Author: Gardner Fiveash

How many articles have you read recently that start with “due to COVID-19, the following has changed, etc. etc.” It’s become so commonplace to hear that refrain that it can be tempting to find something else, ANYTHING else to read about than how the pandemic has changed our lives.

But, disruption to our normal work-life routine comes with tremendous opportunities to change our habits and behaviors to become more productive and creative.

Many Product Managers I’ve talked to say that the best part of their job is that they work with many different teams and no day ever feels like the same. So in a pandemic when the days, weeks, and now months blur together, it’s easy to get burned out.

And if you’re feeling burned out, it’s never been easier to succumb to the many distractions that are right there waiting for you in your home. With the tech industry leading the charge towards more permanent work-from-home policies, this problem will not go away any time soon.

So what are some steps you can take to avoid burnout as a Product Manager?

Adjust Your Routine – Take Advantage of No Commute

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Photo by Mak on Unsplash

This will obviously impact some people more than others, depending on the length of your pre-COVID commute. For the first two years of my career, I had about an hour-long commute from my apartment in Washington D.C. to my office in northern Virginia.

I tried to take advantage of that by listening to podcasts and reading, but the reality was I wasn’t spending the first couple hours of my day on high-value work.

I’m a huge proponent of deep work and believe that starting your mornings with deep work is essential to staying productive on the high priority tasks. If you wake up at 7 but don’t start deep work until 9, you’re not taking advantage of when you’re sharpest. And if you argue that you’re not a morning person… well the same logic applies to your evening commute too!

Whether it’s having more time in the mornings or evenings doesn’t matter as long as you put that time to work.

Knowing that I don’t have to travel to my office has drastically improved my morning productivity. I can wake up at the same time I used to, but now tackle my most important task for the day right away, before I’m likely to get pinged by co-workers. This tactic is a great way to reduce anxiety and maintain a positive mindset throughout the day.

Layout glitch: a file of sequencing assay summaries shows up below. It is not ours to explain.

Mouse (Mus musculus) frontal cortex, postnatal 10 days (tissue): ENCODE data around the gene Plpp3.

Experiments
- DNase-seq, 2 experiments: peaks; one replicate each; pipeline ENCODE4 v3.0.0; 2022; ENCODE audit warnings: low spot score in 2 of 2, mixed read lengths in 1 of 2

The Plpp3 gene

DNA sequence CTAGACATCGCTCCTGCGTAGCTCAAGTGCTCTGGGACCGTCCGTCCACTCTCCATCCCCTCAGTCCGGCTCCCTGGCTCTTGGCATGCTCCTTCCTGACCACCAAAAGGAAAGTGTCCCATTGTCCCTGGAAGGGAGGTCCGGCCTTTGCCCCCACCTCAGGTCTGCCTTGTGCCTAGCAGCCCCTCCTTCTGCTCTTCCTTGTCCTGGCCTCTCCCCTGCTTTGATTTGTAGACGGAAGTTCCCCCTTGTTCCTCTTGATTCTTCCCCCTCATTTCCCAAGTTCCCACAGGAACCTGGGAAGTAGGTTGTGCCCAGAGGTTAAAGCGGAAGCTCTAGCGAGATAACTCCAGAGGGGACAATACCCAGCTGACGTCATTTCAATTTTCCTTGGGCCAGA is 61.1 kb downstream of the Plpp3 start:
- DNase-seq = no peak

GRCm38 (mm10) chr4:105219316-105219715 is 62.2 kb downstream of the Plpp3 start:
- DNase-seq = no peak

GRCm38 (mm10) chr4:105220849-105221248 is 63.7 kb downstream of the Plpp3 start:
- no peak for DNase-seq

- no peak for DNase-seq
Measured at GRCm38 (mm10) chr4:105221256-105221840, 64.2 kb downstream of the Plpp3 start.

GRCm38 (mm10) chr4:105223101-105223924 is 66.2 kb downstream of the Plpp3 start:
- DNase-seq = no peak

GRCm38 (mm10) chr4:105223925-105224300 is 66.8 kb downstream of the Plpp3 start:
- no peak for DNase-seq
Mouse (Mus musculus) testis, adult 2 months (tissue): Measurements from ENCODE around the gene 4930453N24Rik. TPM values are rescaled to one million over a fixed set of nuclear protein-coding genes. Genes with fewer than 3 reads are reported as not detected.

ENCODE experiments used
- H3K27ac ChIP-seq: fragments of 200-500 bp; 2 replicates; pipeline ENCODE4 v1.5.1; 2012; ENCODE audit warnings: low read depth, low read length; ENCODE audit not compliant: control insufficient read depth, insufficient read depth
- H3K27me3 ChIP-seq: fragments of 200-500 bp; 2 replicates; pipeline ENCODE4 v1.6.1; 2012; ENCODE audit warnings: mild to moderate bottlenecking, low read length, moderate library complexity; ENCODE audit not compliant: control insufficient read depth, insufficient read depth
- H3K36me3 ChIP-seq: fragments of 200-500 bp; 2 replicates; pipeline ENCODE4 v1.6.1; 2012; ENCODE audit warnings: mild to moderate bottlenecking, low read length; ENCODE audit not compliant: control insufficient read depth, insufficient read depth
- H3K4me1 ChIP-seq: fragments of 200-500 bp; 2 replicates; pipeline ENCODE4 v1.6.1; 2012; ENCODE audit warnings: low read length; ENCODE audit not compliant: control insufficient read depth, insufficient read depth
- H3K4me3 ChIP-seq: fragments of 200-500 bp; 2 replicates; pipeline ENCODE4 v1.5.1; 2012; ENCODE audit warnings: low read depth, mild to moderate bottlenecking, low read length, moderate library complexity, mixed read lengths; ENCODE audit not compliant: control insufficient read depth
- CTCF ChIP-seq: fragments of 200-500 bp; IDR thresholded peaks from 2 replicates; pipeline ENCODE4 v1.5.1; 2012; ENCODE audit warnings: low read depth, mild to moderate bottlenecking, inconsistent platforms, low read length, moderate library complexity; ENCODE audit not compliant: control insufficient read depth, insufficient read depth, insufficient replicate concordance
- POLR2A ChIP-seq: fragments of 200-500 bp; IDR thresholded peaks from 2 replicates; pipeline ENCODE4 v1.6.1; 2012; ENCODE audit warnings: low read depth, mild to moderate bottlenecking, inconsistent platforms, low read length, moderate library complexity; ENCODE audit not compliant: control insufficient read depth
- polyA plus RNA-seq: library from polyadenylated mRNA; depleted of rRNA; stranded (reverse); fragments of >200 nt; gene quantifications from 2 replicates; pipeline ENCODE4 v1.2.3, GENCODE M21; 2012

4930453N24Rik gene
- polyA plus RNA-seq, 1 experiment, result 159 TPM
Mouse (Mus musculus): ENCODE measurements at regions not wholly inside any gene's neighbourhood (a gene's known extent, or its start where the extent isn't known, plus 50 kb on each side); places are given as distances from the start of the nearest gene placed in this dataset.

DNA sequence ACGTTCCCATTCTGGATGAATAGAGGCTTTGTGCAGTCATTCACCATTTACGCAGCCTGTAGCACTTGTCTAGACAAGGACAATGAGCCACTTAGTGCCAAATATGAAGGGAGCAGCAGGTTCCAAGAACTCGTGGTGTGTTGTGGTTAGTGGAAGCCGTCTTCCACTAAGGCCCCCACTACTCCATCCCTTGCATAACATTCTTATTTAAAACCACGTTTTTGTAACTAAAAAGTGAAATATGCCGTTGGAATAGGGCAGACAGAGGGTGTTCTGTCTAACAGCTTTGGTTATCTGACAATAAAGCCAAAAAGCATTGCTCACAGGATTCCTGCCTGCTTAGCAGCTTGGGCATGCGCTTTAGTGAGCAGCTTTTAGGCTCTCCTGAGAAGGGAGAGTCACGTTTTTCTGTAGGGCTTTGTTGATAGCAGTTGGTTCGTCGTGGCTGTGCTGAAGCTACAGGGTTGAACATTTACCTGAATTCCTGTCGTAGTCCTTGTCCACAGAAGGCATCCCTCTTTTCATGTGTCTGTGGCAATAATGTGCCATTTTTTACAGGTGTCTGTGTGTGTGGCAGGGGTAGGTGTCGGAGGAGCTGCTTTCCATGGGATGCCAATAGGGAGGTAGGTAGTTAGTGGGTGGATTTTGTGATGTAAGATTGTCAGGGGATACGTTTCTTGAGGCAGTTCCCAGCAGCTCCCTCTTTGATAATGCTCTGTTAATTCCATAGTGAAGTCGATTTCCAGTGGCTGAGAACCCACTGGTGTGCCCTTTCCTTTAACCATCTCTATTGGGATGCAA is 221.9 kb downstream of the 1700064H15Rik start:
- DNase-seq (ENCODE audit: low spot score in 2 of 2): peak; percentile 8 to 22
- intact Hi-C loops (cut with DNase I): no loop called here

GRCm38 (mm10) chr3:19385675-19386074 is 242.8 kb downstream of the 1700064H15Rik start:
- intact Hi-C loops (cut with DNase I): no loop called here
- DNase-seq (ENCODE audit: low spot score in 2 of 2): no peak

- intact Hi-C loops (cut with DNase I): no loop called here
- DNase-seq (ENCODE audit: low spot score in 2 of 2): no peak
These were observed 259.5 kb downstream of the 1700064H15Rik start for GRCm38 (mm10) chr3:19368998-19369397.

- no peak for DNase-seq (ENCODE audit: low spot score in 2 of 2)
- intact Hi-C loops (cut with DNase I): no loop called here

Even though this tip is relevant to all positions, I would argue it disproportionately affects Product Managers. The best Product Managers are the ones who can get shit done, and maximizing time for deep work is how that happens.

Take a good look at how much of your time you’re spending on writing specs and doing true problem solving vs. doing surface-level work and reacting to the latest issue to pop up.

Use the Pomodoro Technique to Structure Your Day

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Photo by NeONBRAND on Unsplash

Building on the last point, having more time is only useful if you’re disciplined about how you use that time. While the Pomodoro technique is something I started doing before COVID started, I’ve found it even more helpful in the last 6 months.

The basic idea is to take a task and work on it for 25 minutes at a time, with a 5-minute optional break afterward to help prevent burning out on the task. I use a simple online timer to keep me honest.

All distractions should be eliminated before starting a Pomodoro. This includes having your work email and team messaging software open. Put your phone far enough away so you can’t hear it buzz.

Product Managers work closely with many different positions and your time is in high demand from plenty of folks across the company. Especially with everyone working remotely, you’re more likely to get bombarded with messages and emails from teammates during the day.

You don’t need to respond to their emails and messages right away.

You should consciously decide when you pay attention to these distractions.